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Updated: 06/18/2014 12:23:23AM

Why the whip-poor-will calls

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PHOTO PROVIDED BY COMMONS WIKIMEDIA.ORG (DICK DANIELS)

The whip-poor-will and Chuck-will’s-widow are known by what their distinctive call sounds like. Both birds are helpful insect eaters. They are seldom seen; their voice is their identifying characteristic. The coloring of both is a blotchy brown and grey, enabling them to blend in with their surroundings.

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A n old farmers’ adage is “when the whip-poor-will calls it’s time to plant the corn.” In Marjorie Kinnan Rawlings’ autobiographical “Cross Creek” she wrote: “The first whip-poor-will may call in late February or early March. I cannot guarantee his accuracy as a weather prophet, but I have never known frost to come after that first plaintive heart-tearing cry.”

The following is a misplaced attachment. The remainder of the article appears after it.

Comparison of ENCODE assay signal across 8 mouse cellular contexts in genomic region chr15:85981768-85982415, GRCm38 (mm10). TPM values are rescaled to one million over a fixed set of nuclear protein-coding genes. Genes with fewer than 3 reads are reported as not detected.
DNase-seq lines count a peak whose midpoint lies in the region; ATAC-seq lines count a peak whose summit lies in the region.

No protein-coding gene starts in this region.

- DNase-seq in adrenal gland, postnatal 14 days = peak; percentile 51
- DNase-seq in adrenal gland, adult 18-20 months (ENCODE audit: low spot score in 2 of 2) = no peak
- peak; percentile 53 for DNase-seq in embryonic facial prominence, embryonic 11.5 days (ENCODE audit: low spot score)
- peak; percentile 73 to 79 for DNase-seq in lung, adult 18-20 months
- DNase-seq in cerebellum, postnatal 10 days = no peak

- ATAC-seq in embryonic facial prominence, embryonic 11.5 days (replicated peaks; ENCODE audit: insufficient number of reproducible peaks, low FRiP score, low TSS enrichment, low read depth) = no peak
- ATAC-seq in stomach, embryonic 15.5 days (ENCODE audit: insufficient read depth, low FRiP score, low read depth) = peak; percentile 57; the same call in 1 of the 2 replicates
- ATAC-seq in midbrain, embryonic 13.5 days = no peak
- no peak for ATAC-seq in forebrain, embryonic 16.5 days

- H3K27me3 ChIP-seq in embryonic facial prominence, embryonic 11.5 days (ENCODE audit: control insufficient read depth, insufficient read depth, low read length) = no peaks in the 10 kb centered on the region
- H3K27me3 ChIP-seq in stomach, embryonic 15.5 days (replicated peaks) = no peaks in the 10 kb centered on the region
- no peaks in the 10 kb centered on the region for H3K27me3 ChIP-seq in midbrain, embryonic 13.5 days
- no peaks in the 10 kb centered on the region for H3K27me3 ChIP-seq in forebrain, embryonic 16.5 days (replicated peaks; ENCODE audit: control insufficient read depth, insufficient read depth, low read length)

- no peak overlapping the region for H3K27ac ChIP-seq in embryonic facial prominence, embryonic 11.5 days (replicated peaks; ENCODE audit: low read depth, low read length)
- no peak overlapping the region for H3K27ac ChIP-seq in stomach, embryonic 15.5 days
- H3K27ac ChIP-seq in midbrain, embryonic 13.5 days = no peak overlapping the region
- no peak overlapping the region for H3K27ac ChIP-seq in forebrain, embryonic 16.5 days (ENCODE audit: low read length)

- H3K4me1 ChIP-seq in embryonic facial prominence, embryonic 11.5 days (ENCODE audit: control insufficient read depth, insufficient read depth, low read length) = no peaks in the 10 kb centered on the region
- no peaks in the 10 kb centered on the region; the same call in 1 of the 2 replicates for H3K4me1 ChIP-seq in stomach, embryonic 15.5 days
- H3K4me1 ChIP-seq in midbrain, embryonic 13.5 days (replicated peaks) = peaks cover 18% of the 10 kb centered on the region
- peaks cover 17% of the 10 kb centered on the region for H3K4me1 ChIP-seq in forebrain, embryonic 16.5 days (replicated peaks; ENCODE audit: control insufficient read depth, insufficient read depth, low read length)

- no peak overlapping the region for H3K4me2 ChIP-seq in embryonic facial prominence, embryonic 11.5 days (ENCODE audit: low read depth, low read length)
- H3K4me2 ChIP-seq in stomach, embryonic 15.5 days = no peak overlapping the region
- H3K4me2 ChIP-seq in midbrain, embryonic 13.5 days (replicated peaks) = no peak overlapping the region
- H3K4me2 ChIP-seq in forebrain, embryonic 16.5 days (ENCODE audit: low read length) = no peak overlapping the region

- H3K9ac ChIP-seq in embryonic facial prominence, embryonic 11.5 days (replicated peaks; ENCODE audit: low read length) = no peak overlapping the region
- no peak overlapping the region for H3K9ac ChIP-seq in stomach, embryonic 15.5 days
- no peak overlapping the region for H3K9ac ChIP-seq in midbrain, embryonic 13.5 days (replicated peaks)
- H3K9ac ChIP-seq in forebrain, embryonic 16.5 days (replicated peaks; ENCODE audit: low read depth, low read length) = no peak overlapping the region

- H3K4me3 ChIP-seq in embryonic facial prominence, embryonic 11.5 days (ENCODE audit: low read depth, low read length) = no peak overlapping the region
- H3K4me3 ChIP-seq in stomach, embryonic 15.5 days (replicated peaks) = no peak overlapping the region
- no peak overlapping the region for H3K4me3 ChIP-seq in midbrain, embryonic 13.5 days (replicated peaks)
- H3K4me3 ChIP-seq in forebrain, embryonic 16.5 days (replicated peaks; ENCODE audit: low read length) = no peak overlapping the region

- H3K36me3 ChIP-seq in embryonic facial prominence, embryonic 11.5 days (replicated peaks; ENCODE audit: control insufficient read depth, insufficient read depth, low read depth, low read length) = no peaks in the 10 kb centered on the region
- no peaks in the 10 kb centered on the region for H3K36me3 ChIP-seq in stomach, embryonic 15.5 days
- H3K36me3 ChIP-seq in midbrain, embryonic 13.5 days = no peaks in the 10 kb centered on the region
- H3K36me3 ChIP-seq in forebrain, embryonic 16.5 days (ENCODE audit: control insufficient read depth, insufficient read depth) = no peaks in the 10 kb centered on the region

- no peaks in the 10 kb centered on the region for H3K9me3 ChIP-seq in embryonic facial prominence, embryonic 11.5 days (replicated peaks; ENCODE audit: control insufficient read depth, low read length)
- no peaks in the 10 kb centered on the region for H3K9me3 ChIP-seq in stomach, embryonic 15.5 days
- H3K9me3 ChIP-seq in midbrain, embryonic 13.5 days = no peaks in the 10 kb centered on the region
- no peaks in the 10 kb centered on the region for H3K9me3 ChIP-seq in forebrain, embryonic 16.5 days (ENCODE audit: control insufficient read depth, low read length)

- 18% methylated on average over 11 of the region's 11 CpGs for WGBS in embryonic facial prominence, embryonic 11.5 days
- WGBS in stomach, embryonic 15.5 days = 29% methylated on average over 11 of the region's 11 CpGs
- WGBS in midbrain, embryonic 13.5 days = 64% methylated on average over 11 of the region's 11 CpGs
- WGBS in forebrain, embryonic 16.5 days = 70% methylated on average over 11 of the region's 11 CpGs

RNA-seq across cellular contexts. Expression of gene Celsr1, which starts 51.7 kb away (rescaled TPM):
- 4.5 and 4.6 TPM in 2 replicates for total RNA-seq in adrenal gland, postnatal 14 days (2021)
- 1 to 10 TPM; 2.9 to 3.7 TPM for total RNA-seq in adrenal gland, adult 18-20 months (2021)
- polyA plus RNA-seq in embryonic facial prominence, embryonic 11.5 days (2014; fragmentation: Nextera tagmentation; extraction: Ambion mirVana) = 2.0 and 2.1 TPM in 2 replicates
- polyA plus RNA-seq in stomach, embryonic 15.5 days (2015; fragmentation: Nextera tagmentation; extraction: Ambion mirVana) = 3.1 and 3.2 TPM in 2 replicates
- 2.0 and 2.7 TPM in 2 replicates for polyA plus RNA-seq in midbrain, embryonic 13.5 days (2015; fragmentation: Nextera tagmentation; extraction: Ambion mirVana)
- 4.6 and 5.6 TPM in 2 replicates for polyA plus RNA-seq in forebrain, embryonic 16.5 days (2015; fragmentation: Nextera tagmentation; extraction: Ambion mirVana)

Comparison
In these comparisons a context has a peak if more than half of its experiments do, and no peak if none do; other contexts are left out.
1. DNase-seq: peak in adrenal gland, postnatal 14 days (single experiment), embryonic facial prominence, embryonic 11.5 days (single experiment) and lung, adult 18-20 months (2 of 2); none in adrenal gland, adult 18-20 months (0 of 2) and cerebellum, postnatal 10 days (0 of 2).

Like many, she did not realize at first that our spring through fall resident bird is not the whip-poor-will, but chuck-will’s-widow. Both birds begin to arrive here in late February to early March. The whip-poor-will is a migrant and stops here only briefly on its way to the northeast and midwest states. It does not nest here. Chuck-will’s-widow breeds here and stays until early October, when they fly south to the West Indies, Mexico, or South America. The whip-poor-will winters in our area south to Honduras.

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